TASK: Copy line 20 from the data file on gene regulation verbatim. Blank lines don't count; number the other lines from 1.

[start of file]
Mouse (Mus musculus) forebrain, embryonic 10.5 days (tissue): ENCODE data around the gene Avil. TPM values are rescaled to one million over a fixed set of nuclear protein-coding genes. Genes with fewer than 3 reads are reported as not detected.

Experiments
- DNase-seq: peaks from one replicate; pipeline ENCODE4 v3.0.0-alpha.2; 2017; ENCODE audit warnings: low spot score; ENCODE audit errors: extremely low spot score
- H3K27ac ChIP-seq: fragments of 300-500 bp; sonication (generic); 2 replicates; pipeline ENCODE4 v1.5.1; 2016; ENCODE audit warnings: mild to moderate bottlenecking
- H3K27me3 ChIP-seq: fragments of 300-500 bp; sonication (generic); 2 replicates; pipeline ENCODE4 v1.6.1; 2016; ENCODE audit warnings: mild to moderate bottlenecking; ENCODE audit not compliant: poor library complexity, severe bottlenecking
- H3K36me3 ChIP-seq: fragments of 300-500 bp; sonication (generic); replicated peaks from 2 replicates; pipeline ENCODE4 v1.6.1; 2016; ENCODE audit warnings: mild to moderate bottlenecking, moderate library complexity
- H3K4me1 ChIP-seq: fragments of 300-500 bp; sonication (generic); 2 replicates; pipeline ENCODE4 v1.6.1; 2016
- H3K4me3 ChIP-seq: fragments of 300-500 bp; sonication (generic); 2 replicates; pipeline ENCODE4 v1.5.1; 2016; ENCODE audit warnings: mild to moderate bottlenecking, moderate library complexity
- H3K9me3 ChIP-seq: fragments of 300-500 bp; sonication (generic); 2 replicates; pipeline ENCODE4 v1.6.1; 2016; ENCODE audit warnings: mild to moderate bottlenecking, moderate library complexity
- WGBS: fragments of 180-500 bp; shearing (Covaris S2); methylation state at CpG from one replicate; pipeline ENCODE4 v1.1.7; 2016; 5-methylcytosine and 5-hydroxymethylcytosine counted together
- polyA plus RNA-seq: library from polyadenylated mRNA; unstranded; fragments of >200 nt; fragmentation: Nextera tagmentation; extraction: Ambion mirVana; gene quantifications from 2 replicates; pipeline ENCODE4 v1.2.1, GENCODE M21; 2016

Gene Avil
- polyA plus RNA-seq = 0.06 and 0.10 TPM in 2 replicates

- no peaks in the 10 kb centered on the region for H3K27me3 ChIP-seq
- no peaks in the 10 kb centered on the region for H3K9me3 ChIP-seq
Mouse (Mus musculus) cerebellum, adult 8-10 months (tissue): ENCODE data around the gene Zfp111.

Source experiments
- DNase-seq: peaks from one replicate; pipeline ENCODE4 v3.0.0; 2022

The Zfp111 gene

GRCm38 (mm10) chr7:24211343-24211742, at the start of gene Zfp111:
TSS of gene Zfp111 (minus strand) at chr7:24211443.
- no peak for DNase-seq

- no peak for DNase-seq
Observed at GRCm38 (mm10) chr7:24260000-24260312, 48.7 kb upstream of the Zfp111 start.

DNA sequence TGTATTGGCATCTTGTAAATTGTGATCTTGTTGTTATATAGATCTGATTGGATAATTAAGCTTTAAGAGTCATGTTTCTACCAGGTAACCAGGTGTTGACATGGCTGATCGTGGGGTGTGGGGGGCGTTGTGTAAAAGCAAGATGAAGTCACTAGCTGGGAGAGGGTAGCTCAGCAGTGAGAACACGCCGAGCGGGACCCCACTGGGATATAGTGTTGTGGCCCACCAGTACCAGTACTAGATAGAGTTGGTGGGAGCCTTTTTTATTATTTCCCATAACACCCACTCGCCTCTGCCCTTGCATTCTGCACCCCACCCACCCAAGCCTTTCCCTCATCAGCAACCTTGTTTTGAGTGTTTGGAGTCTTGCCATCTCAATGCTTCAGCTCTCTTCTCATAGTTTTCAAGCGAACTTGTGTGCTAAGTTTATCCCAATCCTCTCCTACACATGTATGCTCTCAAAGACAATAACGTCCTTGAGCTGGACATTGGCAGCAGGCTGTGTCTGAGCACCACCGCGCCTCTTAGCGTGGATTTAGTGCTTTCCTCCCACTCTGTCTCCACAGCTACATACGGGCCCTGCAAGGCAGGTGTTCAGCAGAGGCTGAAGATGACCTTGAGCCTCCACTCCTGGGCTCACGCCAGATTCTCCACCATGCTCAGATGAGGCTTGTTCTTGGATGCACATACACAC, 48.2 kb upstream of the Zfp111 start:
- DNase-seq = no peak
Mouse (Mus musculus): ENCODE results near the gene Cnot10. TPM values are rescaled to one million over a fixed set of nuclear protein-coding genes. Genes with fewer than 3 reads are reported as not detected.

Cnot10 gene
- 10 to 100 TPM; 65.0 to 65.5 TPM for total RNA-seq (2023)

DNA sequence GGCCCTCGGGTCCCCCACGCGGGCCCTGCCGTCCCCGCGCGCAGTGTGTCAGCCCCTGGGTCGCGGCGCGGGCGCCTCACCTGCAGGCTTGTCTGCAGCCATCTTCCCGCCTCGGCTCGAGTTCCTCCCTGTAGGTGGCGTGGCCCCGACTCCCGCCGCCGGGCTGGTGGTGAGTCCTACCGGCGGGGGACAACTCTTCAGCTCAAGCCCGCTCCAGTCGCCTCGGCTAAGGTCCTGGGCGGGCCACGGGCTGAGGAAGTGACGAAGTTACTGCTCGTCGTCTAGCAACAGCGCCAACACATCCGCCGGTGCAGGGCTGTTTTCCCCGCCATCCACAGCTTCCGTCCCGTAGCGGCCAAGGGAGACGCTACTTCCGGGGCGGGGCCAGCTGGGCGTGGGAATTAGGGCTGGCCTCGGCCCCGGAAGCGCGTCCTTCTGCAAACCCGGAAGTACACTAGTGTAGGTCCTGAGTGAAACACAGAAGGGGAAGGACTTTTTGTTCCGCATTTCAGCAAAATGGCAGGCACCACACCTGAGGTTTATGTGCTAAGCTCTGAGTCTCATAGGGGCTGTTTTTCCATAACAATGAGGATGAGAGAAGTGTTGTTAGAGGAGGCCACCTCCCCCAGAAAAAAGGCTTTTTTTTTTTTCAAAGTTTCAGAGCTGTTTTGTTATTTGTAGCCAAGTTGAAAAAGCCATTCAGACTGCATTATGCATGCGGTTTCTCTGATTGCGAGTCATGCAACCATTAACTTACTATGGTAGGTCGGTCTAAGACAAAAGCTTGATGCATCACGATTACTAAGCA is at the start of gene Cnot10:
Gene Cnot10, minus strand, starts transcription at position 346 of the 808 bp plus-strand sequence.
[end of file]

GRCm38 (mm10) chr7:24211343-24211742, at the start of gene Zfp111: